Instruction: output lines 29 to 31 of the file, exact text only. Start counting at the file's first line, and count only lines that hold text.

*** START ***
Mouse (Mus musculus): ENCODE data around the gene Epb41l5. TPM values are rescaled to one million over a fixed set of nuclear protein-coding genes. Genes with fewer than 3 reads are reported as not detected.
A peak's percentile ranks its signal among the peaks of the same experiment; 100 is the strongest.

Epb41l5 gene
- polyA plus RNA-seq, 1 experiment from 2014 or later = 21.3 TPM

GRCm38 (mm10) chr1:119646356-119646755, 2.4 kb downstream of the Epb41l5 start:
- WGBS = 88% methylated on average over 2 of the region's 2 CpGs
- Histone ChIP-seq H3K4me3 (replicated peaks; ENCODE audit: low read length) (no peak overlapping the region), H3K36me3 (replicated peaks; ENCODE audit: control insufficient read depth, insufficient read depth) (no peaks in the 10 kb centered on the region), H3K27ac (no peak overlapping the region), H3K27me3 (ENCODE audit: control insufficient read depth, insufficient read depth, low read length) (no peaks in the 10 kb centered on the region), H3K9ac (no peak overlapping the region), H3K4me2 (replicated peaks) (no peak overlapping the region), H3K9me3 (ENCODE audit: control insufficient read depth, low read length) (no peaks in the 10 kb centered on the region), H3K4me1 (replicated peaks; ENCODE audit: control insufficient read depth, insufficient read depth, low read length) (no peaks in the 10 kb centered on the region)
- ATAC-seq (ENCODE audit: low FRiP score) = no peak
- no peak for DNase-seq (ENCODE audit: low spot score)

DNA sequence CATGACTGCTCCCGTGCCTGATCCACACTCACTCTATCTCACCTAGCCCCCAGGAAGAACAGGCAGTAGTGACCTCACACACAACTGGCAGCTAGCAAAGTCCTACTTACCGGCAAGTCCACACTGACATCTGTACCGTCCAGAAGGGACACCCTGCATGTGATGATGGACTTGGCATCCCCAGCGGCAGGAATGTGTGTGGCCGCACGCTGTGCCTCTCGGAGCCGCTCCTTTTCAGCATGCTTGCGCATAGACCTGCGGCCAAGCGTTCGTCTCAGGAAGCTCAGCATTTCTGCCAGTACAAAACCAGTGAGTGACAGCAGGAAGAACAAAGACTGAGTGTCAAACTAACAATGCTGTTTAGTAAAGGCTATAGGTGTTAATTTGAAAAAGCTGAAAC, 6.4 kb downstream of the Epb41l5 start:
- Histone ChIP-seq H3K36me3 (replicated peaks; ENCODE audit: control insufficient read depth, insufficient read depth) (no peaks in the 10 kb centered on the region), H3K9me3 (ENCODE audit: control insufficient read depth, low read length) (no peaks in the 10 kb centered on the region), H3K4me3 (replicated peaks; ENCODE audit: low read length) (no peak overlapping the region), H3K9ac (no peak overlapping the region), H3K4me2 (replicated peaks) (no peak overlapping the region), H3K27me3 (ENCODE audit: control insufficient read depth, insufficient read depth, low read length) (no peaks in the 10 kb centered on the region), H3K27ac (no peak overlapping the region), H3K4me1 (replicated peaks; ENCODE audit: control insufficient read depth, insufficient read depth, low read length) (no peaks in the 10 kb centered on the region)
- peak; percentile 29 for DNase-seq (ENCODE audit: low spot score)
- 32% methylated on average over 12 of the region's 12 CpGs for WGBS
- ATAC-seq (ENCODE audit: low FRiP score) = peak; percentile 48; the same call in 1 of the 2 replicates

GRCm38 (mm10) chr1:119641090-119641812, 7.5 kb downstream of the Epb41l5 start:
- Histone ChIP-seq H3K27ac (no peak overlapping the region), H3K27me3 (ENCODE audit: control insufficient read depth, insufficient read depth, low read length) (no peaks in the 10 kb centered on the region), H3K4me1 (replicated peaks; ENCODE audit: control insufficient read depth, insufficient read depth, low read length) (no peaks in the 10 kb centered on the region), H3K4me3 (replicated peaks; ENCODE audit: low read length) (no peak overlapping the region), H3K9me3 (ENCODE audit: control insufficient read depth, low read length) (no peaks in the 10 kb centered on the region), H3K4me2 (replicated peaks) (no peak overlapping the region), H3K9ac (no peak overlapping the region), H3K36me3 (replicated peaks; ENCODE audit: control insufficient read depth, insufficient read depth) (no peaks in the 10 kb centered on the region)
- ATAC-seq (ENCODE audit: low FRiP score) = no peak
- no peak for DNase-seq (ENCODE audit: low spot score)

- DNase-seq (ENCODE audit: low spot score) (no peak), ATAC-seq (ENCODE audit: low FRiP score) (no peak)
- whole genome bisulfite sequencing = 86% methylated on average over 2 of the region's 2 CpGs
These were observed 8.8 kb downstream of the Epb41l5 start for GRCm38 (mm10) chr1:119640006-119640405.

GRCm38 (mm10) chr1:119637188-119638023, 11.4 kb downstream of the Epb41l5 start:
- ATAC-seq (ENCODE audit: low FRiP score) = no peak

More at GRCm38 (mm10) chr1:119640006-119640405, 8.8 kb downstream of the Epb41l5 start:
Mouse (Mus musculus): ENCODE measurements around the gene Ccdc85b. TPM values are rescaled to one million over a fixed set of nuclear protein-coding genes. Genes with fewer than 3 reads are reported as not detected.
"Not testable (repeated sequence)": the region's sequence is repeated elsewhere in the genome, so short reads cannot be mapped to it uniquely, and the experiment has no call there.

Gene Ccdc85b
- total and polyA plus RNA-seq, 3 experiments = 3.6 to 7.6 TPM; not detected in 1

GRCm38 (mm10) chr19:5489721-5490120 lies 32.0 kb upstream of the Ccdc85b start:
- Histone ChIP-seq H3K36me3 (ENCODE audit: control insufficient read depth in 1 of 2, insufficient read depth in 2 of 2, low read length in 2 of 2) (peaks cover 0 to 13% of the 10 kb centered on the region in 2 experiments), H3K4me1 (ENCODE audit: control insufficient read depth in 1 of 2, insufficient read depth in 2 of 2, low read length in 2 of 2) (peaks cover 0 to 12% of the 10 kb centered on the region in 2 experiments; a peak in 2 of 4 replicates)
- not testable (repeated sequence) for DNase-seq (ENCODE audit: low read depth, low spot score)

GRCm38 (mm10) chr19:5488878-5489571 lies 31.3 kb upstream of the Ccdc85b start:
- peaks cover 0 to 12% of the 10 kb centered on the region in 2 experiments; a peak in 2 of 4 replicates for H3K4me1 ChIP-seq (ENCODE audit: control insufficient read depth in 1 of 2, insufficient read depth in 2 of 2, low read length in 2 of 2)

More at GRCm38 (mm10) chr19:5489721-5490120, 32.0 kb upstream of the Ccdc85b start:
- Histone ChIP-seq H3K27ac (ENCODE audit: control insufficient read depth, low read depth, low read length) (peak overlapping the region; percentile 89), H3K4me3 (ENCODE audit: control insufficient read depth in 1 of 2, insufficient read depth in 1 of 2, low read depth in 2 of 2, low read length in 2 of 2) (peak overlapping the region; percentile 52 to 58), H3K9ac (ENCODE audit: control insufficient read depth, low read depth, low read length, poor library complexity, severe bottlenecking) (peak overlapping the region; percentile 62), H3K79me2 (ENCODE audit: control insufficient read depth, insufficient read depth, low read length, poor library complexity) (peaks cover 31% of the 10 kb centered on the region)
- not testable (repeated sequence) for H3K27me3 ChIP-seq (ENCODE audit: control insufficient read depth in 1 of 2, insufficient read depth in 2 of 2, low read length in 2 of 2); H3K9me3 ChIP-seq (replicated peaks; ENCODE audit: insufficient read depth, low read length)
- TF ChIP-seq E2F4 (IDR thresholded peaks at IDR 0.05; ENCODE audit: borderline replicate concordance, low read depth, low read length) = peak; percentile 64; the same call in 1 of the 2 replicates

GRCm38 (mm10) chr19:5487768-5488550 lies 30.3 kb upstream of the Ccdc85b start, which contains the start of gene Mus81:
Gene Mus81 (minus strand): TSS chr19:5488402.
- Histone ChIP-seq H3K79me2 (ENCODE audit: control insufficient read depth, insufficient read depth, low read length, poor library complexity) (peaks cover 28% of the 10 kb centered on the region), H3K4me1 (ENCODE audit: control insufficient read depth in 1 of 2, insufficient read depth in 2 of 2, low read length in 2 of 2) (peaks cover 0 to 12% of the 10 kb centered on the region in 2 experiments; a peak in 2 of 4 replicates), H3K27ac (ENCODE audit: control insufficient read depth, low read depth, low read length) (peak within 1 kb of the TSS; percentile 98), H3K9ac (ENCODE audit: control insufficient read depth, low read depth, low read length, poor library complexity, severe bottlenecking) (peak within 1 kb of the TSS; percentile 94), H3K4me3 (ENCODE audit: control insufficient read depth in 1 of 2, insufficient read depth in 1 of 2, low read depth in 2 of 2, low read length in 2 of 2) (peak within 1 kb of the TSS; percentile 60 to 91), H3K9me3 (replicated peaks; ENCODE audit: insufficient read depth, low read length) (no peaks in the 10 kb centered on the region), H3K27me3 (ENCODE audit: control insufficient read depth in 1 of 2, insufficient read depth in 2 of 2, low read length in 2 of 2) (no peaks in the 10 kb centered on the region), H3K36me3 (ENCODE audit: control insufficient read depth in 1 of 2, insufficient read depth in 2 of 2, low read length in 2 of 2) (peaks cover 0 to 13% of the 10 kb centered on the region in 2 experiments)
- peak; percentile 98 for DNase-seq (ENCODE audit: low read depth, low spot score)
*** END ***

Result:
GRCm38 (mm10) chr19:5489721-5490120 lies 32.0 kb upstream of the Ccdc85b start:
- Histone ChIP-seq H3K36me3 (ENCODE audit: control insufficient read depth in 1 of 2, insufficient read depth in 2 of 2, low read length in 2 of 2) (peaks cover 0 to 13% of the 10 kb centered on the region in 2 experiments), H3K4me1 (ENCODE audit: control insufficient read depth in 1 of 2, insufficient read depth in 2 of 2, low read length in 2 of 2) (peaks cover 0 to 12% of the 10 kb centered on the region in 2 experiments; a peak in 2 of 4 replicates)
- not testable (repeated sequence) for DNase-seq (ENCODE audit: low read depth, low spot score)